DME vs CRT

There are two categories of equipment that have distinct requirements and criteria: Durable Medical Equipment (DME) and Complex Rehabilitation Technology (CRT). DME wheelchairs are the standard wheelchairs you see in hospitals or nursing homes and are purchased in bulk to meet short term needs. DME power mobility devices include scooters and standard power wheelchairs with a captain’s seat and back. CRT products are significantly different from standard DME and include services along with products.

DME vs CRT

August 20, 2020
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There are two categories of equipment that have distinct requirements and criteria: Durable Medical Equipment (DME) and Complex Rehabilitation Technology (CRT). DME wheelchairs are the standard wheelchairs you see in hospitals or nursing homes and are purchased in bulk to meet short term needs. DME power mobility devices include scooters and standard power wheelchairs with a captain’s seat and back. CRT products are significantly different from standard DME and include services along with products. Below we break down the criteria for each CRT classified power mobility device. To see the basic power wheelchair criteria check out our Power Wheelchair Guide.

For each of the categories of CRT power mobility equipment we will list out additional medicare requirement. Keep in mind to always look at the client needs first and not what they qualify for. You are the client advocate and can document why your client needs what you are requesting. It’s not always easy, but we need to do all we can to ensure our clients have access to equipment that will best meet their medical and functional needs!

CRT Group 3

Meets all of the basic power wheelchair criteria and:

Additional Medicare requirements:

  • The client has a neurological condition, myopathy, or congenital skeletal deformity

What’s different than a DME Group 2? 

  • Group 3 bases allows integration of rehab seating, and typically have better drive wheel suspension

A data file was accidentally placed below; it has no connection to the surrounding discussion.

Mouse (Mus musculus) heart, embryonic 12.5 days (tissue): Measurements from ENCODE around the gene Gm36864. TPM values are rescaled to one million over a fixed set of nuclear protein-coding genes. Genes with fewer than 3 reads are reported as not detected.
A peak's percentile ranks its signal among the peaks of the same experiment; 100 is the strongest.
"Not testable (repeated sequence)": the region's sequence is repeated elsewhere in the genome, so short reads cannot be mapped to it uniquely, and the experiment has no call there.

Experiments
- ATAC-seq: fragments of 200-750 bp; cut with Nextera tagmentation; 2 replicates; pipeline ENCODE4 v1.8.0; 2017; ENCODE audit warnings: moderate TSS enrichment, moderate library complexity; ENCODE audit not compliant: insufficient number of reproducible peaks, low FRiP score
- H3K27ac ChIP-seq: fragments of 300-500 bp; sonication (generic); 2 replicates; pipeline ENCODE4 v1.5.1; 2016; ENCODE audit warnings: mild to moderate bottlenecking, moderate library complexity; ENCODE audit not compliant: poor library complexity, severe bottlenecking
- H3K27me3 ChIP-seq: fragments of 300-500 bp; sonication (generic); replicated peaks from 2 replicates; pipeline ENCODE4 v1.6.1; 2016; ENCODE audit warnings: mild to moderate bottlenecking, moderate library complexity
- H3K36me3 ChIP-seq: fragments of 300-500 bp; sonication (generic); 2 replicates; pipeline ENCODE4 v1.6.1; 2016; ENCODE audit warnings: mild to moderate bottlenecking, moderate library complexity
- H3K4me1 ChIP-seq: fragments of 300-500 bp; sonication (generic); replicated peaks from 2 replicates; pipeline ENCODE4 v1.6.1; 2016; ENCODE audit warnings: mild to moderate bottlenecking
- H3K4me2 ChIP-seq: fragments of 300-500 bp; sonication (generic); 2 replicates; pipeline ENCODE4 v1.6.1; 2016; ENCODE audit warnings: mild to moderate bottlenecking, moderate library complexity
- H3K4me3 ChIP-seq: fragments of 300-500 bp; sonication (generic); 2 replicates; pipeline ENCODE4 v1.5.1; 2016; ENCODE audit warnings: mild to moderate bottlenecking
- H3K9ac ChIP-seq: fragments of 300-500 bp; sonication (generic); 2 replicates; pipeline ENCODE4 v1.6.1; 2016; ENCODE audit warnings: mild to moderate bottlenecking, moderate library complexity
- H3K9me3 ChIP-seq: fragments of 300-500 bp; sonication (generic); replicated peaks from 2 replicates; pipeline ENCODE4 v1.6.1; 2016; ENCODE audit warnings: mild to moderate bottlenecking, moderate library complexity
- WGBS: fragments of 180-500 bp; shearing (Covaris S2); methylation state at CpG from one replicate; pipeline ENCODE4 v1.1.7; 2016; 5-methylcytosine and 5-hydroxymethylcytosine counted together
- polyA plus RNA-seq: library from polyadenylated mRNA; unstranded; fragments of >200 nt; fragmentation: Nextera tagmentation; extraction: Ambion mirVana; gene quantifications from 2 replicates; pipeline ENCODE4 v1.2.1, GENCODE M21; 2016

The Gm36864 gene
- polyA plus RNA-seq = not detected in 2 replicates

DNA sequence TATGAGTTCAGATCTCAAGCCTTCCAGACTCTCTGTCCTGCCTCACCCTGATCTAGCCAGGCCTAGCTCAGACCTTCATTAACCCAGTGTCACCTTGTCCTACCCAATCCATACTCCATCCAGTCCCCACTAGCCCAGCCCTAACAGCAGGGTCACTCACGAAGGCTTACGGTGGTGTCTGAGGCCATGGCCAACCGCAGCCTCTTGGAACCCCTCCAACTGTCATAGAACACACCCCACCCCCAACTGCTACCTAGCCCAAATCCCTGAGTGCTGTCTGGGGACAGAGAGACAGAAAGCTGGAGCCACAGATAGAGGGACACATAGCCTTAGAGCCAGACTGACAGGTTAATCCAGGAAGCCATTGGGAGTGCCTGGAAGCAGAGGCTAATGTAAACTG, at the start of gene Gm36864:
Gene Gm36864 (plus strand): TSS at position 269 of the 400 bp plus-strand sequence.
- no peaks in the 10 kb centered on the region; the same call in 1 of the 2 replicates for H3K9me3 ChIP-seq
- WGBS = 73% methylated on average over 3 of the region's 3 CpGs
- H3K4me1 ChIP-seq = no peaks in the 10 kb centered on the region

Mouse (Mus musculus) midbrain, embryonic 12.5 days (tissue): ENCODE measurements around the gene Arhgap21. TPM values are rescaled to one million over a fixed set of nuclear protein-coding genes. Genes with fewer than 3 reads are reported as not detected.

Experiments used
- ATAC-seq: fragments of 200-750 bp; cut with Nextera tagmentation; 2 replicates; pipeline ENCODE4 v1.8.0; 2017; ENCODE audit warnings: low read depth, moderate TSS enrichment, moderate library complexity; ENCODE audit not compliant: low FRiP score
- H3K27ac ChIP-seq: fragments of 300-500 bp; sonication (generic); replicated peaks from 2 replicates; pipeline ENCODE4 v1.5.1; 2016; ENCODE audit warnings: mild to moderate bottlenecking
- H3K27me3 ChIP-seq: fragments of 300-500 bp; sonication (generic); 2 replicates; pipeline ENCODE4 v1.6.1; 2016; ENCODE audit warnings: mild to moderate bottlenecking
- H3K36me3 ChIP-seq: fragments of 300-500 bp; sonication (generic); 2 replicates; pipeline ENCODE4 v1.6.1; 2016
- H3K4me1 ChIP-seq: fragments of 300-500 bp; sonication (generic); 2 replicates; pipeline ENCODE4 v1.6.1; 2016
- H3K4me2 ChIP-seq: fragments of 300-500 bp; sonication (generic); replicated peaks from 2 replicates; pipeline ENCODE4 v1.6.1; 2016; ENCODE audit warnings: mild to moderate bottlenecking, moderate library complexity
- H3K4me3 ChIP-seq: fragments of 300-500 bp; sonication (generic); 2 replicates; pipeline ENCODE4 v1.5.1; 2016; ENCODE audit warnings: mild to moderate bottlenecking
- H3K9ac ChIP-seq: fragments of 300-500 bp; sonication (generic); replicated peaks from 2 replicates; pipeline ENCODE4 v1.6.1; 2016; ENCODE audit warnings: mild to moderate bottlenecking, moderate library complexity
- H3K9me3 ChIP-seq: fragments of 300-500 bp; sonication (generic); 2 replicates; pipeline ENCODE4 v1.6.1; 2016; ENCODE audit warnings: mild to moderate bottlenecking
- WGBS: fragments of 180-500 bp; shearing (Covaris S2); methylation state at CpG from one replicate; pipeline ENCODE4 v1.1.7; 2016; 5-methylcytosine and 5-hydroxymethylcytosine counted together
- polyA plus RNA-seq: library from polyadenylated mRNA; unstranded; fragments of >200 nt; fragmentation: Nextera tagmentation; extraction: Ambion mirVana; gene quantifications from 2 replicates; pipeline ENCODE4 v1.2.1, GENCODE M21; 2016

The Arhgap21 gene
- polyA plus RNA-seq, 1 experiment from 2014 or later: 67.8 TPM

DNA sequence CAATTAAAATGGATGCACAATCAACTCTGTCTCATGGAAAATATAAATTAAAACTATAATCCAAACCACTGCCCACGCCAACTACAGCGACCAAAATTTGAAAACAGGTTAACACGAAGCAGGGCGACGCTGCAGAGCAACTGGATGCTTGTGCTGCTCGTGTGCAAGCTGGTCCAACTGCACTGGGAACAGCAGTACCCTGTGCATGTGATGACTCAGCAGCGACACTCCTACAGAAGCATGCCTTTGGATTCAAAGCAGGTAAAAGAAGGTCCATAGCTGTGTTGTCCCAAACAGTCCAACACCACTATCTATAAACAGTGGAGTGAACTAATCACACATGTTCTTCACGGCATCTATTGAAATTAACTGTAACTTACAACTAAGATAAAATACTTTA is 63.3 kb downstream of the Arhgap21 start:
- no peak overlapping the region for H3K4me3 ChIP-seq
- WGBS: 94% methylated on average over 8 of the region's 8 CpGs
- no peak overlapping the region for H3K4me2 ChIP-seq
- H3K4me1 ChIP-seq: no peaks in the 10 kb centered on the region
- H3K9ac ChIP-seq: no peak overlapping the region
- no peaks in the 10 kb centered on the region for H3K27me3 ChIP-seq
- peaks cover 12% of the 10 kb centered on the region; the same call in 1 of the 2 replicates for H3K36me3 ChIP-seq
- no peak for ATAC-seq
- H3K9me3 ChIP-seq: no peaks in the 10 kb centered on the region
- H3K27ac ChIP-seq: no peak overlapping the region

• Group 3 bases offer multiple alternative drive control options
  • Group 3 bases offer the option of power tilt, recline, and/or power legs, and power elevate
  • Group 3 bases have greater obstacle climbing capabilities, battery range and increased speeds
  • Group 3 bases have a tighter turning radius than Group 2 mid wheel drives
* Group 3 wheelchairs are more adaptable and versatile than Group 2 wheelchairs.

Why would my client need a Group 3 rather than a Group 2?

Neurological conditions are the main reason a patient would need a Group 3 power wheelchair:

  • Neurological conditions are often associated with abnormal tone and/or reflexes. Drive wheel suspension becomes important to minimize jarring forces that can trigger tone or make the patient unstable or result in shifting out of position
  • When using a power wheelchair all day, the distance per charge is important
  • Group 3 suspension will provide the safest navigation over uneven terrain, and minimize jarring forces
  • Group 3 base stability during obstacle negotiation is greater. For clients with impaired sensory-motor function, this may reduce the risk if they cannot sense the wheelchair is tipping
  • Availability of larger drive wheels for all day and various terrain use
  • Need for power seat function(s) that are not available on Group 2 PWCs (whether at all, or not to the extent required for adequate pressure reliefs)

 

CRT Group 4

Meets all of the basic power wheelchair criteria and:

Additional Medicare requirements:

  • The client requires the improved suspension to minimize pain and/or triggers of spasticity when driving over a variety of terrains and obstacles
  • The client requires the stable base to safely use maximum amounts of seat elevate and standing

What’s different than a Group 3? 

  • Group 4 bases are designed for stability to accommodate greater amounts of anterior tilt, seat elevation, and standing
  • Group 4 suspension is designed for multiple terrains and can decrease the transmission of bumps and vibration to the person in the wheelchair
  • Group 4 bases typically have a higher speed motor package

 

CRT Group 5

Meets all of the basic power wheelchair coverage criteria, as well as the criteria for a Group 2 base, and:

Additional Medicare requirements:

  • The client is expected to grow in height

What’s different than a Group 3 or Group 4 base?

  • Group 5 base is a pediatric power wheelchair base
  • Some Group 5 bases have a smaller functional footprint due to the smaller spaces expected to be explored by a young child
  • Group 5 may have additional power seat functions useful for a small child, such as a power seat-to-floor function that moves the child to floor level for exploration and play
  • Group 5 power wheelchairs will also have child-sized weight capacities, seat sizes and features

Copyright 2021 by Tanglewood Medical Supplies. All rights reserved.



Copyright 2021 by Tanglewood Medical Supplies. All rights reserved.